We’re sure you want to learn more phrases for talking about your habits in the past. That’s why we’ve created this list of phrases or indicators to talk about habits for you. It provides useful phrases and examples in the context of a person speaking about their life as a school student. 

Let’s continue. So, you’re talking with your classmates about your first day of work ever. There was a lot going on that day and you want to provide a detailed description. You want to tell them about the place, the people, what was going on, etc… For this scenario, you also need the imperfect tense in Spanish. Let’s see some specific cases and examples.

General descriptions of the past (people, places…)

To make general descriptions of the past, you’ll use the imperfect tense. Imagine you want to describe your boss, your colleagues, and your place of work. Look:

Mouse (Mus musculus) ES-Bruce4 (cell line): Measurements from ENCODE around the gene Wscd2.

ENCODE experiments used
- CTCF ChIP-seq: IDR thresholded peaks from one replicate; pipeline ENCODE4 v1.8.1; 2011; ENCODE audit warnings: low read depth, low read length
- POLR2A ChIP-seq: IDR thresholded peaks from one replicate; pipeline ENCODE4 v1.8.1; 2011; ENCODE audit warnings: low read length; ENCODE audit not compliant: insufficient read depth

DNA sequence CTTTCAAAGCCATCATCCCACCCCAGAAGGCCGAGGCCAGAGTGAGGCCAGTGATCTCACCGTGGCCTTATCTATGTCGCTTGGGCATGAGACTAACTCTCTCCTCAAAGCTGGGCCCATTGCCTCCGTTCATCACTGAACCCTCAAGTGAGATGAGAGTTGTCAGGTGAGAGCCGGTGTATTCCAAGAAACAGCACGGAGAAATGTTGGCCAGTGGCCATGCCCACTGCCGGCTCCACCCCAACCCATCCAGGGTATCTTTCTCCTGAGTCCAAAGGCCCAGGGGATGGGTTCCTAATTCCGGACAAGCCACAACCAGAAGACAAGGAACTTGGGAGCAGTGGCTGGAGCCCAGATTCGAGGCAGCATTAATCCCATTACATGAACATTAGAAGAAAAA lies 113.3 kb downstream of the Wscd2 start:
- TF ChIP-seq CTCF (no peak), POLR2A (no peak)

Mi jefa era una mujer alta, morena y muy inteligente.
My boss was a tall, dark-haired, very smart woman.

Mis colegas eran jóvenes y muy amables.
My colleagues were young and very kind.

Las ventanas de la oficina daban a una avenida.
The office windows faced an avenue.

Again, the duration of the action is not important here. The description doesn’t convey a specific time in the past.

1. Describing the background context or circumstances of an action

When you’re describing the background context of a main event or circumstances of an action, you’ll also want to use the imperfect. Let’s continue with the topic of your first day of work ever. Read the following example:

Ese día, mi jefa hablaba por teléfono con los clientes y mis colegas escribían reportes y otros preparaban una presentación importante. Todos estaban muy ocupados. 

That day, my boss was talking on the phone with the customers, some colleagues were writing reports, and others were preparing an important presentation. Everyone was very busy.

As you can see, we’re describing the background context of a main event, but we’re also describing a series of simultaneous actions in the past. In English, the equivalent to this form is was/were + verb in -ing form.